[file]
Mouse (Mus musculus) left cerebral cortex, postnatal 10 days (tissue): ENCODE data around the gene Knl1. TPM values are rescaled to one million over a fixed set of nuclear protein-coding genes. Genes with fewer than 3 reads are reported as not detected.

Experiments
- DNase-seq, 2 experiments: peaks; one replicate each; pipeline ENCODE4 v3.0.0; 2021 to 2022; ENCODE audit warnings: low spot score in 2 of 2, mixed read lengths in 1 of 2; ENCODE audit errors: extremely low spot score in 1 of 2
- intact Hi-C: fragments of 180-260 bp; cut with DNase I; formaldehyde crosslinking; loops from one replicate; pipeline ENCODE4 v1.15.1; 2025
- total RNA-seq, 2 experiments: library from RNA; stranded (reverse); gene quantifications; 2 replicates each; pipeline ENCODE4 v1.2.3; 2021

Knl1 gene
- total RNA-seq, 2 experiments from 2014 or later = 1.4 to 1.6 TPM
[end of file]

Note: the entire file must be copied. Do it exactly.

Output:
Mouse (Mus musculus) left cerebral cortex, postnatal 10 days (tissue): ENCODE data around the gene Knl1. TPM values are rescaled to one million over a fixed set of nuclear protein-coding genes. Genes with fewer than 3 reads are reported as not detected.

Experiments
- DNase-seq, 2 experiments: peaks; one replicate each; pipeline ENCODE4 v3.0.0; 2021 to 2022; ENCODE audit warnings: low spot score in 2 of 2, mixed read lengths in 1 of 2; ENCODE audit errors: extremely low spot score in 1 of 2
- intact Hi-C: fragments of 180-260 bp; cut with DNase I; formaldehyde crosslinking; loops from one replicate; pipeline ENCODE4 v1.15.1; 2025
- total RNA-seq, 2 experiments: library from RNA; stranded (reverse); gene quantifications; 2 replicates each; pipeline ENCODE4 v1.2.3; 2021

Knl1 gene
- total RNA-seq, 2 experiments from 2014 or later = 1.4 to 1.6 TPM